On our spiritual quests we begin to see through the lies, delusions and crazy behaviors committed by our fellow human beings and this can make us angry, downhearted and greatly frustrated. However, when we get caught up in “everything that is wrong” with the outside world and other people, dedicating our lives to the self-righteous quest of finger-pointing, this can be another form of spiritual bypassing. Finger-pointing instills us with a false sense of righteousness, taking away our responsibility of looking inside and working on ourselves. At its roots, the Finger-Pointing bypass is sourced from fear and avoidance, and is a powerful form of procrastination.
Author Linda-Ann Stewart says, “I’ve known many people who’ve used spirituality and meditation as a way of avoiding dealing with their issues. Since they feel good when they’re pursuing a spiritual path, guru, or new technique, they think that will make all the uncomfortable stuff dissolve and go away. Unfortunately, it doesn’t work that way. Spirituality is no more a magic bullet than anything else.”
Lawreence LaShan, author, psychotherapist and meditation teachers, furthers, “…meditation can help strengthen the structure of our personality, making us better able to deal with our challenges. And it may give us more insight into our issues, but meditation doesn’t do away with them. It may reduce overall anxiety, make us feel safe, therefore better able to face ourselves, but we still need to do the internal work needed to bring about change.”
Whatever supports us to feel joy, or bliss or euphoria – alcohol, drugs, food, sex, spirituality, meditation… – can become addicting. We cling to the feeling and effort to experience it as often as possible. It makes our bad feelings go away. True, spirituality is a “healthier” escape than any of the others, but it still can be an escape. We need to ask ourselves, “What am I trying to escape from or avoid?”
“There needs to be a balance and a grounding at the same time. Getting carried away with bliss can mean not attending to day to day affairs, such as paying the bills, eating right, and having healthy relationships… The euphoria from spirituality and meditation doesn’t erase our personal responsibilities… But as long as it’s being used to avoid our feelings and deep issues, we can’t move forward. We’re either resisting discomfort or moving toward wholeness. We can’t do both”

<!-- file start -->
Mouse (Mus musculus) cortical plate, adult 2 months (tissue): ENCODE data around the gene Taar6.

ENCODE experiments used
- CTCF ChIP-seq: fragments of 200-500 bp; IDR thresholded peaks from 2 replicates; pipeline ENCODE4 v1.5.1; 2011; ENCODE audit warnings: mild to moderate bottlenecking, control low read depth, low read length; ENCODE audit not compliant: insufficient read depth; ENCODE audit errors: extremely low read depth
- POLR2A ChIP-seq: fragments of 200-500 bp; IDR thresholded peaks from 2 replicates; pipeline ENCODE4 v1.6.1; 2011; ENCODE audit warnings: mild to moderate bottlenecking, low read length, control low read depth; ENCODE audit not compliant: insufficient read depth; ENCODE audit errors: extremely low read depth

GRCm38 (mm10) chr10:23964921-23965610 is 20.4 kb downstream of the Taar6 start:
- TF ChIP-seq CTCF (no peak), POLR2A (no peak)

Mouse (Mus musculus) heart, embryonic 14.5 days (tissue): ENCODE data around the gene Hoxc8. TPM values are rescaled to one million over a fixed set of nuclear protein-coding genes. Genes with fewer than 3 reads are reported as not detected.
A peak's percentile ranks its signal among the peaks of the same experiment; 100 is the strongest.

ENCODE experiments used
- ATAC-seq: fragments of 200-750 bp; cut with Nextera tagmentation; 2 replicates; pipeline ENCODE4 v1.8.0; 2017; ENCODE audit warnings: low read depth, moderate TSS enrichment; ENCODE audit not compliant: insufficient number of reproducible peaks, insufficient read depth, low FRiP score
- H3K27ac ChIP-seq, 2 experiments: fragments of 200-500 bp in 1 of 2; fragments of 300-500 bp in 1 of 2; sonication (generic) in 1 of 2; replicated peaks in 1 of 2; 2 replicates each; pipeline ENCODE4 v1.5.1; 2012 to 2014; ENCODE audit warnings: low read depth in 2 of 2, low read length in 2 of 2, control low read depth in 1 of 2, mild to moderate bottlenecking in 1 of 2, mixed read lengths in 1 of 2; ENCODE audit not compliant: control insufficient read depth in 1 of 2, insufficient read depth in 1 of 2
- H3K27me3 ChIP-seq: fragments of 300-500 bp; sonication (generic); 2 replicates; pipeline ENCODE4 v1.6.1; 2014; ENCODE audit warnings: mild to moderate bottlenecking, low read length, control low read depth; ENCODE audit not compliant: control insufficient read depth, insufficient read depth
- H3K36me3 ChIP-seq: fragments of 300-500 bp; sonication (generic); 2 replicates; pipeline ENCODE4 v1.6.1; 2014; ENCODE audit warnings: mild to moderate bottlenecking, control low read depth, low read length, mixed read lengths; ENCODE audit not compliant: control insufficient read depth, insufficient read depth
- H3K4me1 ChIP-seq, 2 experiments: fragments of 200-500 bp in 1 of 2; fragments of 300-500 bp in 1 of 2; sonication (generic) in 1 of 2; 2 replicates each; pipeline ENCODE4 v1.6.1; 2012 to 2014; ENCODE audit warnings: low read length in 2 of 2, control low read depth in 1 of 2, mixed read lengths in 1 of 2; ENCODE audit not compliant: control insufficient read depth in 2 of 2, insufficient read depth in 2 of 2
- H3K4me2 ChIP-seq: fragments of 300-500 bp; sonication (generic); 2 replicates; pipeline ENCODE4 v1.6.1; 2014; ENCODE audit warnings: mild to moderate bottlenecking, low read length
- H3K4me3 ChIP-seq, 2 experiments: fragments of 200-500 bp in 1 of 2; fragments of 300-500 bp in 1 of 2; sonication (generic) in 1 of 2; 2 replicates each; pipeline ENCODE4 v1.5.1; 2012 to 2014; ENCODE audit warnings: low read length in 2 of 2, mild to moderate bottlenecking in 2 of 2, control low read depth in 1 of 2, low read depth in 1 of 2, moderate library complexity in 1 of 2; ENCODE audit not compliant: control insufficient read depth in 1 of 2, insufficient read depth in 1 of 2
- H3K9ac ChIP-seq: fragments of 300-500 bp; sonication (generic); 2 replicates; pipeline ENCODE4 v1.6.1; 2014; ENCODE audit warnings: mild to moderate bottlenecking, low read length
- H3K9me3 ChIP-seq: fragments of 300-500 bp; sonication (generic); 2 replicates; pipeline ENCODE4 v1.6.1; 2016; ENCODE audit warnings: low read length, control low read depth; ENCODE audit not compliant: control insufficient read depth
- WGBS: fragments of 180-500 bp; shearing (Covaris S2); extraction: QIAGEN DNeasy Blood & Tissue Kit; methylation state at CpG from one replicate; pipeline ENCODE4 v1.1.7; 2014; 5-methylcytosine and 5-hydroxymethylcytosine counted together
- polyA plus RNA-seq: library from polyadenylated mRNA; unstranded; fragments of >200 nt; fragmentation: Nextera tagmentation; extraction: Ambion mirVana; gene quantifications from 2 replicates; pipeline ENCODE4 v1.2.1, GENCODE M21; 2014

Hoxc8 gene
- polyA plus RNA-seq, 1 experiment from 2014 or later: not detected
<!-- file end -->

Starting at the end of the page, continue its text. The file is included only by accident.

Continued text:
Truth be told, we need to be able to balance our spiritual practices with our everyday and emotional lives and responsibilities. Spirituality and meditation can provide a sense of connection that we can then take into the rest of our experience. When we are able to acknowledge our issues, work through them, and accept all of ourselves, we’re honoring our spiritual essence.
“What gives light must endure burning.” Viktor Frankl – Man’s Search for Meaning
Life is not easy. A life worth living is hard. The pursuit of harmony, balance, meaning, integrity, authenticity, love and all the rest…takes “work” – work that is uncomfortable, scary and damn challenging. It requires honesty, truth-telling (to our self to others). It requires exploring our shadow self, our illusions, our fears, “stories,” biases, prejudices, self-limiting and self-sabotaging beliefs, even our fake and phony spiritually-bypassing self.
Life is choices. Even a spiritual life.
Questions for self-reflection:
Do you ever use “spirituality” as a defense mechanism or a drug – a way to escape, avoid or deny painful aspects of your life?
Do you ever allow yourself to be walked all over, used, or disrespected in the name of “being spiritual,” or being “loving,” or “compassionate?” How so? What does your behavior get you?”
Do you ever immerse yourself in spirituality” as a way to avoid painful emotions – your anger, sadness, depression…? How so?
Do you ever use spiritual terminology, labels and the like to mask the shadows of your personality? How so?
What do you feel it would take to move from a place of self-deception to self-liberation, or from a place of idiot compassion to honest self-awareness and personal accountability in your interactions with others and with yourself?
Can you say with honesty, sincerity and self-responsibility, you are taking responsibility for your life – physically, mentally, emotionally, psychologically and spiritually?
Do you engage in addictive behaviors such as over-exercising, hyperactivity or workaholism, eating, watching/reading porn, other internet activity, material obsessions? How so?
(c) 2017, Peter G. Vajda, Ph.D. and True North Partnering. All rights in all media reserved.
I’m grateful for the opportunity to share this reading with you and I hope you find it insightful and useful. Perhaps you’ll share this with others, post it on a bulletin board, and use it to generate rich and rewarding discussion.
What is the one thing that is keeping you from feeling successful, happy, confident, in control or at peace as you live your life – at work, at home, at play or in relationship? Maybe you know what that “thing” is…maybe you don’t. You just have a feeling that something has to change, whether or not you embrace that change. And how would that change support you to show up as a “better you?”
I’m available to guide you to create relationships that reflect honesty, integrity, authenticity, trust, and respect whether at work or outside of work. I support you to focus on the interpersonal skills that enable you to relate to others with a high level of personal and professional satisfaction – unhampered by personal inconsistencies, beliefs, “stories,” and behaviors that create barriers to a harmonious, pleasant, conscious, compatible, healthy and productive relationship.